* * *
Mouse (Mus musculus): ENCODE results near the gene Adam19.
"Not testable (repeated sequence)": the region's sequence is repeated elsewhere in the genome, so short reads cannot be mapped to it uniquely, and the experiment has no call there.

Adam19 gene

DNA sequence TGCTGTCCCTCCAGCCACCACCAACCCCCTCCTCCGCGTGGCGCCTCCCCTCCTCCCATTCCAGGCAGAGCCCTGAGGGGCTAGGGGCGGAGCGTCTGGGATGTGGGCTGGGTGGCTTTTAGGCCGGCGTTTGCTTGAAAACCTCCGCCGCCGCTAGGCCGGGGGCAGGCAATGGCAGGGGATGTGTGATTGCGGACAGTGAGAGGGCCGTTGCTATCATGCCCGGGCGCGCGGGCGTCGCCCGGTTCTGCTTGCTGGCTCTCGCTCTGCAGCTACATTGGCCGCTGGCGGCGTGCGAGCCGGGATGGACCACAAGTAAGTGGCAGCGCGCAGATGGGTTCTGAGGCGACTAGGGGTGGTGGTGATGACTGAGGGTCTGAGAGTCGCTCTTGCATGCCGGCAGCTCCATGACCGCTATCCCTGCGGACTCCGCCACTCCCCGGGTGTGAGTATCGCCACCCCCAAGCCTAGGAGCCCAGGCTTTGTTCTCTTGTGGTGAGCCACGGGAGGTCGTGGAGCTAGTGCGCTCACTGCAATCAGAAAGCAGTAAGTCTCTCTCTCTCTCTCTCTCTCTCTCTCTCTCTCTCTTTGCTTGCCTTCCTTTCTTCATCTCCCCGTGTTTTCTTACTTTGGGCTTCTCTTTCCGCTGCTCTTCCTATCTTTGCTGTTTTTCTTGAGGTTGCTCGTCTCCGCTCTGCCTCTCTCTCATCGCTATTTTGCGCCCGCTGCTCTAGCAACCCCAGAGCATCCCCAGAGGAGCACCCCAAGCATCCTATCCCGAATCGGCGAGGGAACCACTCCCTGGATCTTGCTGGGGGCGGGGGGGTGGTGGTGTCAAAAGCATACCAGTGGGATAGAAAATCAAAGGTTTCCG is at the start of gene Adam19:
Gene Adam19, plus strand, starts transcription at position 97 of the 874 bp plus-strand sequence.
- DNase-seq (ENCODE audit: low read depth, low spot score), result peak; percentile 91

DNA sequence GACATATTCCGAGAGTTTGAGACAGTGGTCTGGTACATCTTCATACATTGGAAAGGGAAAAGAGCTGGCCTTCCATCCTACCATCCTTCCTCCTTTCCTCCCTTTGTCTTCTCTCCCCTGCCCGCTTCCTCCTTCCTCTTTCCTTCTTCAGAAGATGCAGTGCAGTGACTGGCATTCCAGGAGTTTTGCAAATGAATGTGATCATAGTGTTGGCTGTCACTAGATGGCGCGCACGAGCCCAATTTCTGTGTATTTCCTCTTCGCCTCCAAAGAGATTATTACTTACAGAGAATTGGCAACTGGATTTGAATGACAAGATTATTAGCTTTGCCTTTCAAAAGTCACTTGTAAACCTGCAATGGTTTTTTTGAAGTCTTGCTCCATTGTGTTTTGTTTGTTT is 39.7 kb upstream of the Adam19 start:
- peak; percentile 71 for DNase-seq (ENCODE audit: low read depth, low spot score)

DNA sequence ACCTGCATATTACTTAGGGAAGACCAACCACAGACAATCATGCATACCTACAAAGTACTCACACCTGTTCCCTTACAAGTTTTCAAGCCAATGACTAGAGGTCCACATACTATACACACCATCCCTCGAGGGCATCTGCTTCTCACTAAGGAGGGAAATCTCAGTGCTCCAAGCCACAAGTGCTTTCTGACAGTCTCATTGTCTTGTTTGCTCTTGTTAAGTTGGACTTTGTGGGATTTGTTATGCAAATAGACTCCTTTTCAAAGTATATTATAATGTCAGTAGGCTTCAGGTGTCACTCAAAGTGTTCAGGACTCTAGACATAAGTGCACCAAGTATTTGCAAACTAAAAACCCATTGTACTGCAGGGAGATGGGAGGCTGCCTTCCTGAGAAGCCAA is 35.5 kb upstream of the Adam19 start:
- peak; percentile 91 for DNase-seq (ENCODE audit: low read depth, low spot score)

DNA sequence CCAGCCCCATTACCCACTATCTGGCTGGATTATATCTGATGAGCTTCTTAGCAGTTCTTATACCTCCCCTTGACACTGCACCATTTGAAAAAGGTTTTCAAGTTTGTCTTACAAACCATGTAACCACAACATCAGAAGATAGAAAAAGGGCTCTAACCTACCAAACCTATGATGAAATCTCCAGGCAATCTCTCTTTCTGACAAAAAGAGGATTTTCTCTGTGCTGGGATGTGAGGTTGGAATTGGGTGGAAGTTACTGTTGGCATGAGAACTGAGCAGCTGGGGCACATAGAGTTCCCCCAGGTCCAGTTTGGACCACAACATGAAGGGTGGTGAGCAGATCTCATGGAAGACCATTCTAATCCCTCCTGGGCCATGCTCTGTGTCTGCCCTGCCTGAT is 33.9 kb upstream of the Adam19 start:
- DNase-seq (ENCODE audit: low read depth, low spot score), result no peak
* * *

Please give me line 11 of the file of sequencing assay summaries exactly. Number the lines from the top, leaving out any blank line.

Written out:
DNA sequence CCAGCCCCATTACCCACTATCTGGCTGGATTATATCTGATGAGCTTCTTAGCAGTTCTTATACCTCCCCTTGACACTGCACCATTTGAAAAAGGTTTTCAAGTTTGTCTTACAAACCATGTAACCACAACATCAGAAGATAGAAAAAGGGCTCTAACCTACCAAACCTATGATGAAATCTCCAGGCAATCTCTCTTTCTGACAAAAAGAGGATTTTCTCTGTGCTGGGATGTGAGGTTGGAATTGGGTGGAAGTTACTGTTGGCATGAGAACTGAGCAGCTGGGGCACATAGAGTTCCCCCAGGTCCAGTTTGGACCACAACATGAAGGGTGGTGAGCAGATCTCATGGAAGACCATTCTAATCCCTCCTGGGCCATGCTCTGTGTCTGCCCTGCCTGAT is 33.9 kb upstream of the Adam19 start: